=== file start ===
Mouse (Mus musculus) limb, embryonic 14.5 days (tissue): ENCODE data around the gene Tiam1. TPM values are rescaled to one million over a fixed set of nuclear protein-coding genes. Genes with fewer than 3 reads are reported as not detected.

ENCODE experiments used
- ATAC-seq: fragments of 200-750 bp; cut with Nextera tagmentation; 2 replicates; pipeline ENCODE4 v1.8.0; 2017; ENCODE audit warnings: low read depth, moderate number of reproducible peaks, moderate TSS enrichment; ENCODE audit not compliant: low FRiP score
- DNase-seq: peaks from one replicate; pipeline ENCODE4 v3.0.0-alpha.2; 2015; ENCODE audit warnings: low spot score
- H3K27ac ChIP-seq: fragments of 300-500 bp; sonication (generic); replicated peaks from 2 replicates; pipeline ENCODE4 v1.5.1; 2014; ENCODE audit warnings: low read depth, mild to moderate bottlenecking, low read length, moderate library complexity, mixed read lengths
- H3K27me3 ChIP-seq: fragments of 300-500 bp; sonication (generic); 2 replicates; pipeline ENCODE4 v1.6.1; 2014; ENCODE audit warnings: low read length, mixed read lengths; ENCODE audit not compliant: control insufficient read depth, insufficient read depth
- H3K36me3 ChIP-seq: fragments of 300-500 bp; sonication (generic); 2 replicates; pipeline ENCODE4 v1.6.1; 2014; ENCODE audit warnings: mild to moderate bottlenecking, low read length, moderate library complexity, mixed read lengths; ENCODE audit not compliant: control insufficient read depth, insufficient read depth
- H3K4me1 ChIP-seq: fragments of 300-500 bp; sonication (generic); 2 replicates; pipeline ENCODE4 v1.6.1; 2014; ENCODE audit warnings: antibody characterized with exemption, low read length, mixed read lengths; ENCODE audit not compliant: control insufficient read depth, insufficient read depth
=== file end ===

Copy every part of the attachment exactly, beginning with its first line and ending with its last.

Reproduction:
Mouse (Mus musculus) limb, embryonic 14.5 days (tissue): ENCODE data around the gene Tiam1. TPM values are rescaled to one million over a fixed set of nuclear protein-coding genes. Genes with fewer than 3 reads are reported as not detected.

ENCODE experiments used
- ATAC-seq: fragments of 200-750 bp; cut with Nextera tagmentation; 2 replicates; pipeline ENCODE4 v1.8.0; 2017; ENCODE audit warnings: low read depth, moderate number of reproducible peaks, moderate TSS enrichment; ENCODE audit not compliant: low FRiP score
- DNase-seq: peaks from one replicate; pipeline ENCODE4 v3.0.0-alpha.2; 2015; ENCODE audit warnings: low spot score
- H3K27ac ChIP-seq: fragments of 300-500 bp; sonication (generic); replicated peaks from 2 replicates; pipeline ENCODE4 v1.5.1; 2014; ENCODE audit warnings: low read depth, mild to moderate bottlenecking, low read length, moderate library complexity, mixed read lengths
- H3K27me3 ChIP-seq: fragments of 300-500 bp; sonication (generic); 2 replicates; pipeline ENCODE4 v1.6.1; 2014; ENCODE audit warnings: low read length, mixed read lengths; ENCODE audit not compliant: control insufficient read depth, insufficient read depth
- H3K36me3 ChIP-seq: fragments of 300-500 bp; sonication (generic); 2 replicates; pipeline ENCODE4 v1.6.1; 2014; ENCODE audit warnings: mild to moderate bottlenecking, low read length, moderate library complexity, mixed read lengths; ENCODE audit not compliant: control insufficient read depth, insufficient read depth
- H3K4me1 ChIP-seq: fragments of 300-500 bp; sonication (generic); 2 replicates; pipeline ENCODE4 v1.6.1; 2014; ENCODE audit warnings: antibody characterized with exemption, low read length, mixed read lengths; ENCODE audit not compliant: control insufficient read depth, insufficient read depth